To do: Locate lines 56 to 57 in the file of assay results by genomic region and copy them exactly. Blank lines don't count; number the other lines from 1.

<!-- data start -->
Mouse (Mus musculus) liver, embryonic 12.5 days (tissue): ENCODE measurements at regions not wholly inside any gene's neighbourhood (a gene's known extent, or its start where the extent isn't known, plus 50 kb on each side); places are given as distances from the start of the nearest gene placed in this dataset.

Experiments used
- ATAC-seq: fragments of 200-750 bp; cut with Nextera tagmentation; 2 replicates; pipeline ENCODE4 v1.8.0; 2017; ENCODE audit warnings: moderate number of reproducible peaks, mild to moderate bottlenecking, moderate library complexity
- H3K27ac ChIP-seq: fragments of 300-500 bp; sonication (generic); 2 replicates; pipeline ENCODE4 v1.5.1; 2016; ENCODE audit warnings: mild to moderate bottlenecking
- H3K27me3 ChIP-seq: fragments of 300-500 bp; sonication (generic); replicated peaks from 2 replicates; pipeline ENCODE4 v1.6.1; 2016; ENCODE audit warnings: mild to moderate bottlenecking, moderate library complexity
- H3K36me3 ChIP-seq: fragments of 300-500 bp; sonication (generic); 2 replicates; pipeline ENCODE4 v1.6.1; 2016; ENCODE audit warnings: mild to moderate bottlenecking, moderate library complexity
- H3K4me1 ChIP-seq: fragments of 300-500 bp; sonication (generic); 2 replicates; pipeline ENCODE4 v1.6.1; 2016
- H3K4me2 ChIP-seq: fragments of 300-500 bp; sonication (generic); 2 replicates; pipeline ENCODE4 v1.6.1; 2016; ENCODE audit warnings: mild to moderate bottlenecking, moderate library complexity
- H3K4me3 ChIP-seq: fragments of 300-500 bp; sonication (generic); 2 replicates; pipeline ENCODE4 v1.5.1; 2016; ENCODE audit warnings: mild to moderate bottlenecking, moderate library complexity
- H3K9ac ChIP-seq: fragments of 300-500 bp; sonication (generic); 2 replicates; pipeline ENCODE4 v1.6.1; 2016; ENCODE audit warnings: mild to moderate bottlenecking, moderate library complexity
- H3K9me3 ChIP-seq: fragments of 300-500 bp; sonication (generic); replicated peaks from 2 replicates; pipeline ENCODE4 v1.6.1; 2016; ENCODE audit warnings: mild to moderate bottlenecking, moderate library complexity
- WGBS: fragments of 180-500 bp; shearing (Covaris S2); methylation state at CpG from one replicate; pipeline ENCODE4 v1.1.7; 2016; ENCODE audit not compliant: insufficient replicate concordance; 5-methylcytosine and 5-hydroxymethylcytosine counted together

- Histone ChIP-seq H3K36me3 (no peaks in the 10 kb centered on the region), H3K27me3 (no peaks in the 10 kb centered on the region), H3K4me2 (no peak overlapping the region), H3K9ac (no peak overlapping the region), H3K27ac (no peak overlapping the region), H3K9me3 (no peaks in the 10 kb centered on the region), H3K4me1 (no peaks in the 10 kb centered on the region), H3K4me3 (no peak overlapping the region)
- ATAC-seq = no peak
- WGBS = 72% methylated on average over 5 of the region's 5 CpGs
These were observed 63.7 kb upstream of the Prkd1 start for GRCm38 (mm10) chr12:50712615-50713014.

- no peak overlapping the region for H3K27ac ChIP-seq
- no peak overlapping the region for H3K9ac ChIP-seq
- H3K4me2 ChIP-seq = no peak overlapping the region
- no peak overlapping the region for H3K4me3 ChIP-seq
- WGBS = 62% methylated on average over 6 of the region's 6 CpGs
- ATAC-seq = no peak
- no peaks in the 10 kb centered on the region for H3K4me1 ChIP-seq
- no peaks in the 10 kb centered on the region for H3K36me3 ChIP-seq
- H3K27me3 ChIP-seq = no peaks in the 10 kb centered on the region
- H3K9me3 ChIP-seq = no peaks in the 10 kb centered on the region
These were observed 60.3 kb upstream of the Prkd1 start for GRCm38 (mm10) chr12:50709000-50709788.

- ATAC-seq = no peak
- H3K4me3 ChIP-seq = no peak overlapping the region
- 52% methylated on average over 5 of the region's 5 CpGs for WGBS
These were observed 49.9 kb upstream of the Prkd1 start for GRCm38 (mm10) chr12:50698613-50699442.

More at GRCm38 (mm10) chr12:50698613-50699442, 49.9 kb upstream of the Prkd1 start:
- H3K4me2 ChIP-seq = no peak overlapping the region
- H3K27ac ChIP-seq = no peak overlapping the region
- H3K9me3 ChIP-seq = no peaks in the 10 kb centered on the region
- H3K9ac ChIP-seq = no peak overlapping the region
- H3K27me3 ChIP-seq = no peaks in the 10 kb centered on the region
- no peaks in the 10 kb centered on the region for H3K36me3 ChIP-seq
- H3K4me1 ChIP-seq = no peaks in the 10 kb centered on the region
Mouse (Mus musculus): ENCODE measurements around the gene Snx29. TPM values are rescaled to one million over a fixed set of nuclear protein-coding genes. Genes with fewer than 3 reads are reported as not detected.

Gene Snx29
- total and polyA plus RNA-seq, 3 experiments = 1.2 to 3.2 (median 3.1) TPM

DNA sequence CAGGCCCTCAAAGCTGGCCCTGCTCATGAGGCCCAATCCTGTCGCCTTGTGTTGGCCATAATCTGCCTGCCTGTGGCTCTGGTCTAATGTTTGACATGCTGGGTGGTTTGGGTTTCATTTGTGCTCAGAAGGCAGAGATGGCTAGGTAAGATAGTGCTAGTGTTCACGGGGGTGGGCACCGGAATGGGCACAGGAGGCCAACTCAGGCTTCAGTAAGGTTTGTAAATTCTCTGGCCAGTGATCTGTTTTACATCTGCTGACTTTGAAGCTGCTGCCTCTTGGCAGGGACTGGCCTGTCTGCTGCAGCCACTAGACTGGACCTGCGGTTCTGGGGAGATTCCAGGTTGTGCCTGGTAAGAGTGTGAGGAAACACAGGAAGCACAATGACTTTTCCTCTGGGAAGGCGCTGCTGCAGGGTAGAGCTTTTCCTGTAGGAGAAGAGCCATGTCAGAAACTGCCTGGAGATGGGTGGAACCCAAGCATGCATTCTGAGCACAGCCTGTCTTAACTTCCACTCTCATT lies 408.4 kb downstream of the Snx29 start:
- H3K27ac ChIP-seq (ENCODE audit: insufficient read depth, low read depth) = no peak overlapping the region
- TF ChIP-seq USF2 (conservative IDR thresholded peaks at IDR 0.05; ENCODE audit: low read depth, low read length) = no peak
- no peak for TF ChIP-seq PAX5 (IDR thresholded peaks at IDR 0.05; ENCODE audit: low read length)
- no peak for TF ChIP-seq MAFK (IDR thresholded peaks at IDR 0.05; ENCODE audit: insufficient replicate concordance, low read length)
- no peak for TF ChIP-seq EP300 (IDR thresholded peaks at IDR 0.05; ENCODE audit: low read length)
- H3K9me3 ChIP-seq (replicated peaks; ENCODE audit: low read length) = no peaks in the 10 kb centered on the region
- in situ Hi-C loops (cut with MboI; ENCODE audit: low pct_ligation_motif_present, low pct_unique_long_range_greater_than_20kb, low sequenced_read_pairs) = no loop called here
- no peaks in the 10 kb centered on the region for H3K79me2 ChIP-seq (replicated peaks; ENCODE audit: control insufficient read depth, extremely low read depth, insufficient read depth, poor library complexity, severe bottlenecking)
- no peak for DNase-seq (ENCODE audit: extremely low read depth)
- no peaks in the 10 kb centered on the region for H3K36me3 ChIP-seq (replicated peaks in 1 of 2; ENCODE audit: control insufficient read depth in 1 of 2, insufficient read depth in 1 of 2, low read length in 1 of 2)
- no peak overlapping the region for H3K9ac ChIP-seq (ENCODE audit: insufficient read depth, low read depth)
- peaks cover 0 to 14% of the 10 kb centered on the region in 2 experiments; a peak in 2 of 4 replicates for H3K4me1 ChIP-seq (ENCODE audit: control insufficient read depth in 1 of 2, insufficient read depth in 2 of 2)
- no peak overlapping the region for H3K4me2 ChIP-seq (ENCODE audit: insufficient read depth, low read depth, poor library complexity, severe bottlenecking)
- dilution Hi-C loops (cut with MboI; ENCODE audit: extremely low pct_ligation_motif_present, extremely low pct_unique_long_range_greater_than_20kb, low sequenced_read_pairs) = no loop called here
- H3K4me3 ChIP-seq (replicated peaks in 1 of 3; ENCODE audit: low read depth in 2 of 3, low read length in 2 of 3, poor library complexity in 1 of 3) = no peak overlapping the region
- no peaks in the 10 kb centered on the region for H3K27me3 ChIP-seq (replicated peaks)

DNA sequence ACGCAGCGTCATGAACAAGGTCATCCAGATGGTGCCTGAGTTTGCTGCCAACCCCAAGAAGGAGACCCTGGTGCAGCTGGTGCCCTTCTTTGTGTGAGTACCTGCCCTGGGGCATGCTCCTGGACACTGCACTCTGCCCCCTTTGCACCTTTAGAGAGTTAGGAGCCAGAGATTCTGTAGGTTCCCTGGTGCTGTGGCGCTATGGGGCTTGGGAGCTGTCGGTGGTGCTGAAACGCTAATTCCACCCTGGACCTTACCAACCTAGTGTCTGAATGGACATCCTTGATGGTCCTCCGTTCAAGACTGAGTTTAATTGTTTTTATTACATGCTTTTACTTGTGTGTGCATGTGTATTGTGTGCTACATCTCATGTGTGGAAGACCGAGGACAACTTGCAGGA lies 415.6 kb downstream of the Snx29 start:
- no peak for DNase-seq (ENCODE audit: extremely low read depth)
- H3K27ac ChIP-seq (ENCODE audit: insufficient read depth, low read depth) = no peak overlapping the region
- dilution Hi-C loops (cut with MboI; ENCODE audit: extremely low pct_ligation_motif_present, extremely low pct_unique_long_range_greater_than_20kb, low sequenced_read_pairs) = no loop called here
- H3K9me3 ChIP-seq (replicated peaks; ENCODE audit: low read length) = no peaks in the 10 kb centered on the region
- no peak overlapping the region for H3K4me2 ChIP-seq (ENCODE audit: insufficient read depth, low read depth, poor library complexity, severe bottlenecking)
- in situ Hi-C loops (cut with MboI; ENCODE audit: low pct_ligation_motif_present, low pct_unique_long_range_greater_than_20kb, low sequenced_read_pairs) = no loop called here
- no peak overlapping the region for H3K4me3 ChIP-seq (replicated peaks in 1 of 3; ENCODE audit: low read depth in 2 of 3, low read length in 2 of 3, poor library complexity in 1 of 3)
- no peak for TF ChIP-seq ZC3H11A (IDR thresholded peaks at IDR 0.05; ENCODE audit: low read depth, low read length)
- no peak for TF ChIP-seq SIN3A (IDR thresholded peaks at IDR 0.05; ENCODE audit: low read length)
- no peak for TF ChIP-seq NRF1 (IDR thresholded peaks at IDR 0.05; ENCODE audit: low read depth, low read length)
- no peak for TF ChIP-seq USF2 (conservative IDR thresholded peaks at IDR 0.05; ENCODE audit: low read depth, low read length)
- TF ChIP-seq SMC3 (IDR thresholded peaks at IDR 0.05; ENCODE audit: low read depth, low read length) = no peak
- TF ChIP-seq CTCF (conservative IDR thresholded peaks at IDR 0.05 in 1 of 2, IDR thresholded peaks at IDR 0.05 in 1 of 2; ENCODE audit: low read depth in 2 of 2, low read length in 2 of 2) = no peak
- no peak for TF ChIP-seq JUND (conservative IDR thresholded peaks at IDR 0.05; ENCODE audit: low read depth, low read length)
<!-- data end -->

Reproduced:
- no peak overlapping the region for H3K4me2 ChIP-seq (ENCODE audit: insufficient read depth, low read depth, poor library complexity, severe bottlenecking)
- dilution Hi-C loops (cut with MboI; ENCODE audit: extremely low pct_ligation_motif_present, extremely low pct_unique_long_range_greater_than_20kb, low sequenced_read_pairs) = no loop called here